I suppose you could argue that families split up when a person breaks the law, and the lawbreaker goes to jail. It happens all the time. The zero tolerance policy moves this practice to when you enter the country. It sends a clear message that would likely prevent people from trying to come into the country illegally. Given our Christian faith, would we rather follow the law of the land or the grace, mercy and love of Christ?
Do you have any personal experience with immigrants/refugees in your community?
My family and I have enjoyed the benefits of having a Rwandan refugee live with us for the past three years. Naomi has a university degree and is intelligent, funny, gracious and wise. She is helping us see who Jesus is in a way we could never see without her. Her perspective on life and faith comes from a place of suffering, injustice and radical trust in Jesus. We have so much around us that keeps us from seeing things the way she does. Without her with us, we miss a significant part of who Jesus is and what it means to follow Him.
Just because we are American doesn't mean we have it all figured out. I believe this is the best country in the world because we give people unprecedented opportunities to thrive. Socially and economically, our lowest standards still outstrip the average standard of living for those around the globe. People without our advantages walk closely with Jesus without their Starbucks, SUV, comfortable church and Amazon Prime. How do they do it? The answer is that Jesus is all they have. We haven't had the learn that lesson. It would be of great benefit for the church of North American to walk with, care for, listen to and love the immigrants and refugees in our communities. We might learn about a Jesus we didn't know and we may even like him.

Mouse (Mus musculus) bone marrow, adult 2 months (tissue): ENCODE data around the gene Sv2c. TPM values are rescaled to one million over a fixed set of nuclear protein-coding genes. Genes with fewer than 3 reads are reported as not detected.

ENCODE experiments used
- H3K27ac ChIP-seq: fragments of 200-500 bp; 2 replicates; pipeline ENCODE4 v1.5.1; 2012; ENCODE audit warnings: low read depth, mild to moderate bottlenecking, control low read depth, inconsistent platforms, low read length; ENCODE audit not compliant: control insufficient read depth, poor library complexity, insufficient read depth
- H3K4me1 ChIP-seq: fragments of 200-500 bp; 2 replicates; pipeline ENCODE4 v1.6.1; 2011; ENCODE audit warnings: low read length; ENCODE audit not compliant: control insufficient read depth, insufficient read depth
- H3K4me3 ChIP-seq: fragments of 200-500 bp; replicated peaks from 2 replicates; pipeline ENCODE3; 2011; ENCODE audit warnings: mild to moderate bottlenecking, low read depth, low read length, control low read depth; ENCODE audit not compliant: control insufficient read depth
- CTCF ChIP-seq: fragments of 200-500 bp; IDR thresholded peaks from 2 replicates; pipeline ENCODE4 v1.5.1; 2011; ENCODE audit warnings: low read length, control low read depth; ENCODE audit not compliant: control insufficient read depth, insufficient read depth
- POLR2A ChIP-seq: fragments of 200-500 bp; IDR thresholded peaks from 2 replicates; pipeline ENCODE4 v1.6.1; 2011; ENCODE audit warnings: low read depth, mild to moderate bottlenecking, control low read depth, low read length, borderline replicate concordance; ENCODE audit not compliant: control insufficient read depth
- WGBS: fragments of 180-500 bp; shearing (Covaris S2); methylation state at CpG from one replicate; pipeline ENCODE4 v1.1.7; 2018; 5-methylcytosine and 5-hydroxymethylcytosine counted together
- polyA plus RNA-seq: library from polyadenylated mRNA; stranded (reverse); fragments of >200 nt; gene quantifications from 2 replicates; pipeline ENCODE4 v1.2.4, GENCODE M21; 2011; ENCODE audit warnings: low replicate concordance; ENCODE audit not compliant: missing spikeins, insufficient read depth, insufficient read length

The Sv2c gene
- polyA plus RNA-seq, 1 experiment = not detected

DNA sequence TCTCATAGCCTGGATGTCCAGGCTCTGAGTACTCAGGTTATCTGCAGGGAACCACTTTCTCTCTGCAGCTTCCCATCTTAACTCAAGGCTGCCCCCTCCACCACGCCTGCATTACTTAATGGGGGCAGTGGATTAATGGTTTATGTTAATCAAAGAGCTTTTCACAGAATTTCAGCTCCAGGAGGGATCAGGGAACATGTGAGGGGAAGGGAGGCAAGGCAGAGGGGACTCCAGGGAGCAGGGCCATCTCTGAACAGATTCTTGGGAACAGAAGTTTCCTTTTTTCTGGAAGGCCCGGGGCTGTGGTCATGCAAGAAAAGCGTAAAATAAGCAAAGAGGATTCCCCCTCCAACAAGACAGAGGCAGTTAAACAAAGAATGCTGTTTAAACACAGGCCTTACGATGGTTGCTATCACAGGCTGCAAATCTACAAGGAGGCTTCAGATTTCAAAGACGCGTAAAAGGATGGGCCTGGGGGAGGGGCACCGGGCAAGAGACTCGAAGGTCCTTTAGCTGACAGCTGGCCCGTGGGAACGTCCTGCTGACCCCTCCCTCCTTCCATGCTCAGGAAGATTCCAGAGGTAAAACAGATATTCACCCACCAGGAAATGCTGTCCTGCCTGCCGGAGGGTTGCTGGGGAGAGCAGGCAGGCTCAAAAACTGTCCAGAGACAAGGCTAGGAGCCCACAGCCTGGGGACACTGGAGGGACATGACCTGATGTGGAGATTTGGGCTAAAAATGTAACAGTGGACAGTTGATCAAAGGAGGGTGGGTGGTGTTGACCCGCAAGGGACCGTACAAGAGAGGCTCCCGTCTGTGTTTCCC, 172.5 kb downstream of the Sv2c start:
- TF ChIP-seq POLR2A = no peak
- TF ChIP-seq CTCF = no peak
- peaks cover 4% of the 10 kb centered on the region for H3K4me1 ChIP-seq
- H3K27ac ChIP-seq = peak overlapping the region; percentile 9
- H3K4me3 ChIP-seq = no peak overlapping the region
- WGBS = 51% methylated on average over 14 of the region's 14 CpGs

Anything else you'd like to add?
Shout out to our Jeff Sessions and other people in government positions. I just want to ask him not to use the Scriptures in his arguments without thoroughly vetting them. A great principle to follow is to read them in context. You can always find a verse to justify your position. It is easy to do. However, understanding what the passage is saying in its context is vital. Romans 13 is perhaps the worst example of this behavior I can imagine. Our relationship with the government is to be informed by our faith. Our faith is never to bend to the will of the government. Mr. Sessions is pro-life when it comes to abortion, how is it he can ask us to be pro-law when it comes to Romans 13 and the immigrant issue? Bad form, Mr. Sessions.
Bob Fabey speaks, writes, and mentors helping people to embrace their God-given dignity and give it to others in extravagant ways. An ordained minister based in Arizona, he is the host of 3rd Space Podcast and has just released the book Not My Jesus, a humorous yet poignant look at faith, culture and life: bobfabey.com/.